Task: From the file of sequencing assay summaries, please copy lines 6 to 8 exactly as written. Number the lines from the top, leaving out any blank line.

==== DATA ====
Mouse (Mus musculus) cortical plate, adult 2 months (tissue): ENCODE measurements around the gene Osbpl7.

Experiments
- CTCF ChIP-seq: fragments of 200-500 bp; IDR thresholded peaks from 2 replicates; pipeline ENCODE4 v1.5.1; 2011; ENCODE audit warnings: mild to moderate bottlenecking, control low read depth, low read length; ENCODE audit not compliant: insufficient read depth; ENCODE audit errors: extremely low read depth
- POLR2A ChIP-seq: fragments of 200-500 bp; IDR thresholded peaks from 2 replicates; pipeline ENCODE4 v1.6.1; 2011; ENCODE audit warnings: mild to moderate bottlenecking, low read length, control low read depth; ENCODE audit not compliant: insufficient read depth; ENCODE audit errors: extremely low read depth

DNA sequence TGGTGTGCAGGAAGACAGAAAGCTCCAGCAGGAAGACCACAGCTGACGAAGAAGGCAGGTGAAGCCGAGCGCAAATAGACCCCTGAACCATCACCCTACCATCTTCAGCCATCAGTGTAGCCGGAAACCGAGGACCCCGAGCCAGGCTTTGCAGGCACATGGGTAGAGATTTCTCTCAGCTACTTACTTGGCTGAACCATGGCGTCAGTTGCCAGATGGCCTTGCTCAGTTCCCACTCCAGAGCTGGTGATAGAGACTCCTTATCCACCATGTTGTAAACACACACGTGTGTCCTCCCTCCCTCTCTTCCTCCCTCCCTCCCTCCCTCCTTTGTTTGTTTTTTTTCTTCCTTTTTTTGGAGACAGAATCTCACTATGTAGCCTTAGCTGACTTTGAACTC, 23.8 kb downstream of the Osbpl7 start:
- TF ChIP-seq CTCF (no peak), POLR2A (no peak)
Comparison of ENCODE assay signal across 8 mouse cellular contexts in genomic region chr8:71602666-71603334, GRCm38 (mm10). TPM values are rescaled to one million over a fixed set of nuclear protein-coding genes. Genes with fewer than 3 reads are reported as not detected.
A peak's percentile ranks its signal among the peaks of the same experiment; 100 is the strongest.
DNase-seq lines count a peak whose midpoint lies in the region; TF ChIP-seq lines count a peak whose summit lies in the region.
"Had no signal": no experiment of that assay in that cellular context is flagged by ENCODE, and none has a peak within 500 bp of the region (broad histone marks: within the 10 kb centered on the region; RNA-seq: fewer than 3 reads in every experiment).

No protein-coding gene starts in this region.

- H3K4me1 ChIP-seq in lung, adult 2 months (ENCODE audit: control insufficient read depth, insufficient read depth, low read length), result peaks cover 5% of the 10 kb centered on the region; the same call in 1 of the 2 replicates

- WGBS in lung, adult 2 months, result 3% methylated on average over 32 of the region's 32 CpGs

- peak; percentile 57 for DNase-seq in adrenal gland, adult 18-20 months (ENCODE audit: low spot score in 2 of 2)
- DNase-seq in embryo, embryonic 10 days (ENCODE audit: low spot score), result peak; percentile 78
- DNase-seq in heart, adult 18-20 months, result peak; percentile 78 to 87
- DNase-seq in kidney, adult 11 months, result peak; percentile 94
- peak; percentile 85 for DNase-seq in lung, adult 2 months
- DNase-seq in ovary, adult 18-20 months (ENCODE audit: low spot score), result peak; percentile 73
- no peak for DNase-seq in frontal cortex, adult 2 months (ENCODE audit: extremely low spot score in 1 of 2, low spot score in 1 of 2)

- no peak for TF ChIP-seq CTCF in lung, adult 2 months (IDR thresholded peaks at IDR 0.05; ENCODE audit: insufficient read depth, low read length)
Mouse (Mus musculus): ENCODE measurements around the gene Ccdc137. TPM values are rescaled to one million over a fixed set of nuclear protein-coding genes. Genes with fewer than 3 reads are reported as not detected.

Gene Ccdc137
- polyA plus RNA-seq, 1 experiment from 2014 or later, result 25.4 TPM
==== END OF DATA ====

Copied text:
- TF ChIP-seq CTCF (no peak), POLR2A (no peak)
Comparison of ENCODE assay signal across 8 mouse cellular contexts in genomic region chr8:71602666-71603334, GRCm38 (mm10). TPM values are rescaled to one million over a fixed set of nuclear protein-coding genes. Genes with fewer than 3 reads are reported as not detected.
A peak's percentile ranks its signal among the peaks of the same experiment; 100 is the strongest.